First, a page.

Version 2.0 of the Common Security Advisory Framework will enable organizations to automate vulnerability remediation.

Diane Morris, Omar Santosand 1 more

December 14, 2022

4 Min Read
Code in red
Source: CSeub via Alamy Stock Photo

Today, nearly every party that issues security advisories uses its own format and structure. Plus, most security advisories are only human-readable, not machine-readable.

System administrators have to read each advisory, determine if they use the products and versions listed, and evaluate the potential risk and existing mitigations. Based on their system's exposure and the business value, they make a decision about if and when to patch.

It’s a time-consuming process that delays vulnerability remediation and increases risk. Vendors and providers of software and hardware need to disclose security vulnerabilities in a way that accelerates this process and empowers customers to use automation.

The New Standard for Security Advisories

The Common Security Advisory Framework (CSAF) 2.0 supports the automation of vulnerability management by standardizing the creation and distribution of structured machine-readable security advisories.

CSAF is an official standard of OASIS Open. The technical committee that developed CSAF includes numerous public- and private-sector technology leaders, users, and influencers.

Manufacturers can use CSAF to standardize the format, content, distribution, and discovery of security advisories. These machine-readable JSON documents enable administrators to automate the comparison of advisories against a user’s asset database or even a supplier's software bill of materials (SBOM) database.

The automated system can filter vulnerabilities based on the products of interest and prioritize based on business value and exposure. This dramatically speeds up the evaluation process and enables administrators to focus on managing risk and fixing vulnerabilities.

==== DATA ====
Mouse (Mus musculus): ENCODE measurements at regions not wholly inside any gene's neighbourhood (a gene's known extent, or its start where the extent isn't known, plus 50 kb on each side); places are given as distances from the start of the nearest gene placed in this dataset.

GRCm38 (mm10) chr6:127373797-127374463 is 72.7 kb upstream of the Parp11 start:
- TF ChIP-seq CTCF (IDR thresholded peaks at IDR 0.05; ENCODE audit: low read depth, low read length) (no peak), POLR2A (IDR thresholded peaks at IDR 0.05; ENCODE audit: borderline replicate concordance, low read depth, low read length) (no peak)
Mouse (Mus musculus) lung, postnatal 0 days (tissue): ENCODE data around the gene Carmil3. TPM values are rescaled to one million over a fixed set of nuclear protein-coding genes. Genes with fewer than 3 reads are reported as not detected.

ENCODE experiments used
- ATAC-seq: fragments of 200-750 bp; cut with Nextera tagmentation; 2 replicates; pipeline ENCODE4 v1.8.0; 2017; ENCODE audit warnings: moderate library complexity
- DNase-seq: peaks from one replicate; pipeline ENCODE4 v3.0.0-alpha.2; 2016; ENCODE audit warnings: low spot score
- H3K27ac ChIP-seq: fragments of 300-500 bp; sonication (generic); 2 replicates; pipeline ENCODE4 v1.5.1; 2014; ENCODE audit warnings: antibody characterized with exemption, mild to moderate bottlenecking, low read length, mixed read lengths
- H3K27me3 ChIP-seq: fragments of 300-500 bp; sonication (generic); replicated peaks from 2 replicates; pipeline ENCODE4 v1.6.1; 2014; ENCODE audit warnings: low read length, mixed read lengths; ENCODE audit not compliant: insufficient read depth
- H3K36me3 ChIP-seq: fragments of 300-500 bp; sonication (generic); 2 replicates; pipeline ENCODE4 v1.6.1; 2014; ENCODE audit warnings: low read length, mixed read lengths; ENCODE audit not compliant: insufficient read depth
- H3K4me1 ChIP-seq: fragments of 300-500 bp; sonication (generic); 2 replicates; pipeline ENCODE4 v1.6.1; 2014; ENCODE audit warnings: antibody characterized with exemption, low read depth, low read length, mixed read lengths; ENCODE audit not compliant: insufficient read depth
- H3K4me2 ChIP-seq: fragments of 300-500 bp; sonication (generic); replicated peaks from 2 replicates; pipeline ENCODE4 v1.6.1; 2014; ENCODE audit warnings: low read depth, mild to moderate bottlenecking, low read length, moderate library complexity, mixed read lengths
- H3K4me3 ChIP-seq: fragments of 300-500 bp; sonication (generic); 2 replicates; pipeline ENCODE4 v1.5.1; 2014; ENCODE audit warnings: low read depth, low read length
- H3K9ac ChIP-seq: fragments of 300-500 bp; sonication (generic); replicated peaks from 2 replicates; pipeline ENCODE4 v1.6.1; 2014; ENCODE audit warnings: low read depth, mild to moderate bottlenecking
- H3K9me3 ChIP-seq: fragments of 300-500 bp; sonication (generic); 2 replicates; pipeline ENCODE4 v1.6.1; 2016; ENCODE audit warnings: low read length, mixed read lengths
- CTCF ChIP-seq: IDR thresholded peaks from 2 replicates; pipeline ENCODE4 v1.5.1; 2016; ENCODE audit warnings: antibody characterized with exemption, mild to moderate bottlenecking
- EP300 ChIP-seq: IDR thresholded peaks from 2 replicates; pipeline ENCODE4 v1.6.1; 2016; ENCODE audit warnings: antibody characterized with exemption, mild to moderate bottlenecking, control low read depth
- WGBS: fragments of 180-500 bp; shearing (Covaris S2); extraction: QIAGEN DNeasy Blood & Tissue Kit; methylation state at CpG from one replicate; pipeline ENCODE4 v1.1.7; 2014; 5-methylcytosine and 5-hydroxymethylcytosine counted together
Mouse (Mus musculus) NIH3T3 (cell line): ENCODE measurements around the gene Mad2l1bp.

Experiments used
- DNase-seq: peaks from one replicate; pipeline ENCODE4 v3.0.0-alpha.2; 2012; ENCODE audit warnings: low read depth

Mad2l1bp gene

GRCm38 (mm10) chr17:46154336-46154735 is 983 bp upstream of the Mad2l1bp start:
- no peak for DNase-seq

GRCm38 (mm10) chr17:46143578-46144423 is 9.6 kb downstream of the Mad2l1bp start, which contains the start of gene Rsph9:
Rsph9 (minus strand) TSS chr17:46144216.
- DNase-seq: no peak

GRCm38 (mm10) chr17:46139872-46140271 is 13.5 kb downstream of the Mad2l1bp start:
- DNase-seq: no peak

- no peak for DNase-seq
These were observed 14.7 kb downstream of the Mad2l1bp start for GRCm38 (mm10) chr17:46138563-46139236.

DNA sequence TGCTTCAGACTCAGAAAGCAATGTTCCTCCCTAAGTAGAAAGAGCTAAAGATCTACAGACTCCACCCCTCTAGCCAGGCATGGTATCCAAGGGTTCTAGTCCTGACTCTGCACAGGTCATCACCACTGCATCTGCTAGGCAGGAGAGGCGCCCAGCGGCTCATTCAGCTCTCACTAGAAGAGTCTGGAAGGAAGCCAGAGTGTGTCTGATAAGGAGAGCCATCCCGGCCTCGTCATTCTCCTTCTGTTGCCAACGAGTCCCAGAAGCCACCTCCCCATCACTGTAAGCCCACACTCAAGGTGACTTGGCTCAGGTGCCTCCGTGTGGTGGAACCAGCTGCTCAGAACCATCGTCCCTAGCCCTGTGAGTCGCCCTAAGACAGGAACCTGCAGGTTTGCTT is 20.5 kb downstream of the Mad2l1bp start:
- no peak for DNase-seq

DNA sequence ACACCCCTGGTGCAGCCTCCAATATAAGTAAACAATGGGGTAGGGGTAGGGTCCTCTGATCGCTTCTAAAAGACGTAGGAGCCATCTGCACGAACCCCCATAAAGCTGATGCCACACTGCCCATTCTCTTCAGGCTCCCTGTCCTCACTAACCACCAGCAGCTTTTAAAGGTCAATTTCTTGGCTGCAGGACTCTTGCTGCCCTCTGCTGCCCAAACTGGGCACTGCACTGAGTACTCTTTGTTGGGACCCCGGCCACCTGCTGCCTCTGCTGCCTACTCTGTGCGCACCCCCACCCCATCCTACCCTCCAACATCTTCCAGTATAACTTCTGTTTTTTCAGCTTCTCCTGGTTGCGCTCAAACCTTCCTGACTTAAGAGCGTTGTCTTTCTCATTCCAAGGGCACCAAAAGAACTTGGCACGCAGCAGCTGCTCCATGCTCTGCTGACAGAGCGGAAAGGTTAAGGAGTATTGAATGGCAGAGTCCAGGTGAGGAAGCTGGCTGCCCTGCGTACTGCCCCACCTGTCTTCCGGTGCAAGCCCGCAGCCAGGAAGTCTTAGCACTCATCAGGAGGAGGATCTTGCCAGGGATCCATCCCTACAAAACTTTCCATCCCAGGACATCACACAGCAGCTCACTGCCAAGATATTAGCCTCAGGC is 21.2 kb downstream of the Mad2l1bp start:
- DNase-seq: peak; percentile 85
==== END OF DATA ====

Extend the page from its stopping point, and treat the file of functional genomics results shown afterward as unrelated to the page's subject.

Vulnerability Exploitability eXchange (VEX) is a profile in CSAF. VEX was developed in the SBOM community as a way for manufacturers to easily convey that a product is not affected by issuing a so-called negative security advisory. VEX is designed to work with SBOMs, although it is not necessary to have an SBOM to use VEX documents.

A VEX document must include information about the disposition of each vulnerability as it impacts each product. A product can be marked as under investigation, fixed, known affected, or known not affected. For those products that are marked as known not affected, VEX requires that the publisher include a justification for that status.

Being able to communicate the various statuses of a vulnerability — including under investigation and not affected — means customers can get that information without calling the vendors or manufacturers, which will be a relief to customer support. Moreover, it enables customers to better manage vulnerability risk.

When paired with an SBOM, VEX documents enable administrators to use asset management systems to quickly determine what vulnerabilities are not exploitable, which frees them to focus on any vulnerabilities that could put their businesses at risk.

Other CSAF Profiles
VEX is one of five profiles in the CSAF schema. Each profile has certain required fields and is designed to address a specific need.

The CSAF base profile serves as the foundation for all of the other profiles. It defines the default required fields for any CSAF document — primarily information about the document itself, such as who published it, when it was published, and if it has been revised.